The most frequently asked tax questions related to Medical Expenses
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Household workers who are under age 18 during any part of the calendar year are exempt from the FICA tax for the entire year even if the wages exceed $1,800 if the household employment is not their principal occupation.
A full time student is considered a full time occupation. Workers you get from an agency are not your employees if the agency is responsible for who does the work and how it is done.
Self-employed workers are not considered your employees. In the current year, if you paid a household employee cash wages of $1,800 or more in a calendar year, you generally must withhold social security and Medicare taxes from all cash wages you pay to that employee.
Household employers must file IRS Schedule H to pay the social security and federal unemployment tax and any withheld federal income taxes. A household employer is not required to withhold federal income tax from a household employee's wages. Federal income tax withholding occurs if the employee requests and the employer agree.
You can also deduct medical expenses you paid for someone who would have qualified as your dependent except that the person did not meet the gross income or joint return test.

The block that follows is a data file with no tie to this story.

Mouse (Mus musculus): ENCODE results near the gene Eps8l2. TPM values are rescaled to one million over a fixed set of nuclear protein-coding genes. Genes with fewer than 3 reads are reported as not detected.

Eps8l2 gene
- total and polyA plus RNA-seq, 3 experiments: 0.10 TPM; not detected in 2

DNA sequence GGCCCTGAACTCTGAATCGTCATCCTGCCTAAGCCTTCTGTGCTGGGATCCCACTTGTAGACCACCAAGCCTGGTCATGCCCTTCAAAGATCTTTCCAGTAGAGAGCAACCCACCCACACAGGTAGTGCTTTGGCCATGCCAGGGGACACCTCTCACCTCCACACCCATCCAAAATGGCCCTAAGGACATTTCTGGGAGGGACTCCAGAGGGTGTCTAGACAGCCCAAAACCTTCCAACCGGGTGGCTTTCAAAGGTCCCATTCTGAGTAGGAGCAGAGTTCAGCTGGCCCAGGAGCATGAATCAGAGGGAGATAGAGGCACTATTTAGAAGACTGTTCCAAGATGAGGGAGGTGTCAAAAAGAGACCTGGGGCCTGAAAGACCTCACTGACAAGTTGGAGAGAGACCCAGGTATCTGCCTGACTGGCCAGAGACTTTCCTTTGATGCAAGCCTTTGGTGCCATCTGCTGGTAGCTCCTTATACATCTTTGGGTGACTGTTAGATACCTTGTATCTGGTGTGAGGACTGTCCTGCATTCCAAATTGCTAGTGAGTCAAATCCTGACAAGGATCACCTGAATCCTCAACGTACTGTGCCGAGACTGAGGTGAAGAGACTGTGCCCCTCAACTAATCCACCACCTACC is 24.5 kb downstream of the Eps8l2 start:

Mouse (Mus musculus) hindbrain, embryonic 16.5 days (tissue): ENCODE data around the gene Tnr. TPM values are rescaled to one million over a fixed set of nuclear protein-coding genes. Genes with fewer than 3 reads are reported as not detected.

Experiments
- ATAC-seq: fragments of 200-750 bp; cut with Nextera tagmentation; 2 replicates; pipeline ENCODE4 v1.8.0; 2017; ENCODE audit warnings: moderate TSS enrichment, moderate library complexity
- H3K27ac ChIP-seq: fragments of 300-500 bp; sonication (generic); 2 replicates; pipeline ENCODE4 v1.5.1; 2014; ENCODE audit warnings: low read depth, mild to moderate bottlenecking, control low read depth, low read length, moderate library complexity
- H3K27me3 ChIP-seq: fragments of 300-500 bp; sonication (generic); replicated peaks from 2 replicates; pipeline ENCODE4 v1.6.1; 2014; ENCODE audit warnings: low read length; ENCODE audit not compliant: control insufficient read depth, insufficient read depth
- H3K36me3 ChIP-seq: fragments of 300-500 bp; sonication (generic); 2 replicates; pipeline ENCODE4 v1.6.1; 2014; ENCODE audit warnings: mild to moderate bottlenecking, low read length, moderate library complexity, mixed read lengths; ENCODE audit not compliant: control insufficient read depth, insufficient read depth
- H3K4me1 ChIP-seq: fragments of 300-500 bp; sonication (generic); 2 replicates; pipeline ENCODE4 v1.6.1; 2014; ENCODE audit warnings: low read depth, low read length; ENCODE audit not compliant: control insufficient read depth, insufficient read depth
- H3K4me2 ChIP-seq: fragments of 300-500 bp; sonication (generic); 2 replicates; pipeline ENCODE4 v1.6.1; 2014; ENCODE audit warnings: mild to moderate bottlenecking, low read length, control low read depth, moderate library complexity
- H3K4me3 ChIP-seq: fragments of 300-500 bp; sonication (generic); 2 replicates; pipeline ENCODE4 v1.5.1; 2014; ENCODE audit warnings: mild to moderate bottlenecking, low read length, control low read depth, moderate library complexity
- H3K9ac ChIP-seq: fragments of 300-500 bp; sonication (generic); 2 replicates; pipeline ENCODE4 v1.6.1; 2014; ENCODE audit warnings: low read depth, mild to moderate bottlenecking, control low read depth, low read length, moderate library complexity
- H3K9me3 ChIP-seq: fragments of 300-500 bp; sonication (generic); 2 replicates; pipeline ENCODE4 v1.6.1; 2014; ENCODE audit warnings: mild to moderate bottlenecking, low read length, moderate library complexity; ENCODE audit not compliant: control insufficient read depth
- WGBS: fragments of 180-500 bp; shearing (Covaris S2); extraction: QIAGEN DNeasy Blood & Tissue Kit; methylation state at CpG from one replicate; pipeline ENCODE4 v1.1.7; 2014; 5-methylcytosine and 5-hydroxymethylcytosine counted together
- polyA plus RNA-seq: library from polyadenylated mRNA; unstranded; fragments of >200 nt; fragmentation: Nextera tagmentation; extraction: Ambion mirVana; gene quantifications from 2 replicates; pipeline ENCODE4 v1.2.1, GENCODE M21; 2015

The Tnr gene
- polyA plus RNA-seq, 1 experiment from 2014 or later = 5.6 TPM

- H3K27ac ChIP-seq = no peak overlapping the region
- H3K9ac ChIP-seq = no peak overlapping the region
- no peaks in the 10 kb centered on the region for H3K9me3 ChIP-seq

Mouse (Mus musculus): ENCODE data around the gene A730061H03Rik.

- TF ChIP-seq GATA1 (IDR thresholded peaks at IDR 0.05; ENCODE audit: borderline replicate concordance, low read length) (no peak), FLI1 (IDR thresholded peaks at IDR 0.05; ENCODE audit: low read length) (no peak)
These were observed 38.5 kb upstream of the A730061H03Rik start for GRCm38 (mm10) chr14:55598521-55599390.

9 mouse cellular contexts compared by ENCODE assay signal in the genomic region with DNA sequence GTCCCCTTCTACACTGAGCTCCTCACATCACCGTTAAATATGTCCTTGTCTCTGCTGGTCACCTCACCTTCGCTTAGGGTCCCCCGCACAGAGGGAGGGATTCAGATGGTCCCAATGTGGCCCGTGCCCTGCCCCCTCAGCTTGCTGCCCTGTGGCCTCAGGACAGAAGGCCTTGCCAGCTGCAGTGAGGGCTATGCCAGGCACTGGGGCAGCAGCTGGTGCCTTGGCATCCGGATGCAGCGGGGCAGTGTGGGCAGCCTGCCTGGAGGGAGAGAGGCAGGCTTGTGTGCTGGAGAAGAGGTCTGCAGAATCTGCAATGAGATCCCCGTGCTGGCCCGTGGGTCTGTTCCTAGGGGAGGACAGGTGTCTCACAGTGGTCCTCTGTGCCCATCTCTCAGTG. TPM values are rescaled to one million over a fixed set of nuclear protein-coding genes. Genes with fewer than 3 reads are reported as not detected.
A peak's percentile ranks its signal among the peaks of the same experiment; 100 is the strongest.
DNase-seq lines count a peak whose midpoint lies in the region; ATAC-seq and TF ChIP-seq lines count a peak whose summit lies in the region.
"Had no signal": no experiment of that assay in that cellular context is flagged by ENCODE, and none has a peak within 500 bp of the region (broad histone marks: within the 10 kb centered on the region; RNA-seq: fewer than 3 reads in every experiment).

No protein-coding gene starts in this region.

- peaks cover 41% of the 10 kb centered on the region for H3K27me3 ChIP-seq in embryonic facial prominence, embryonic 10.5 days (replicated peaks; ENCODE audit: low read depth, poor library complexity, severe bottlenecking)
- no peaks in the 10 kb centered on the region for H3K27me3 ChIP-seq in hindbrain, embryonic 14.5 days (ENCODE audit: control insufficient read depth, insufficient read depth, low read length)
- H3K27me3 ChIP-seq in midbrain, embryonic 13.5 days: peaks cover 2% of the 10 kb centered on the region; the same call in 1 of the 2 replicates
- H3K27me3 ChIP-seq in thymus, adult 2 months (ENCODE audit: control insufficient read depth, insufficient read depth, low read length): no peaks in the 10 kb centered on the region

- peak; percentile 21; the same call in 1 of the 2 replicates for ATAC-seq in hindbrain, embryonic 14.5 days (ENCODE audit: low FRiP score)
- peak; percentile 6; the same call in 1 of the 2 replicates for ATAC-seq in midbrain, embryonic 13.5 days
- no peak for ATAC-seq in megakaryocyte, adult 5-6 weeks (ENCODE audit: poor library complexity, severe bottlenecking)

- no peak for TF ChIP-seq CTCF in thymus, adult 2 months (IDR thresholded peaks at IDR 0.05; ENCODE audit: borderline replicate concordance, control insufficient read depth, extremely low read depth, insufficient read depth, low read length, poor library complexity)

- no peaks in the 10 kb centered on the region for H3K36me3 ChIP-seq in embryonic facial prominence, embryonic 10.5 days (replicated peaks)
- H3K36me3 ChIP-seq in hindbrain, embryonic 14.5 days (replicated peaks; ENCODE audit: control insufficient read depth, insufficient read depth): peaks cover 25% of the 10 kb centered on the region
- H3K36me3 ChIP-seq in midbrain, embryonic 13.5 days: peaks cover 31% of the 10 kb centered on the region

Nursing home expenses are allowable as medical expenses in certain instances. If you, your spouse, or your dependent is in a nursing home or home for the aged, and the primary reason for being there is for medical care, the entire cost, including meals and lodging, is a medical expense deductible on IRS Schedule A subject to the 10% / 7.5% AGI limitation.
If the individual is in the home mainly for personal reasons, then only the cost of the actual medical care is a medical expense, and the cost of the meals and lodging is not deductible. Speak to your local CPA about the deductibility of the nursing home.
Deductible medical expenses do include unreimbursed amounts you paid to participate in a program to stop smoking or for prescription medicines to alleviate nicotine withdrawal.
The excess can be claimed as a medical itemized deduction on IRS Schedule A subject to the 10% / 7.5% limitation.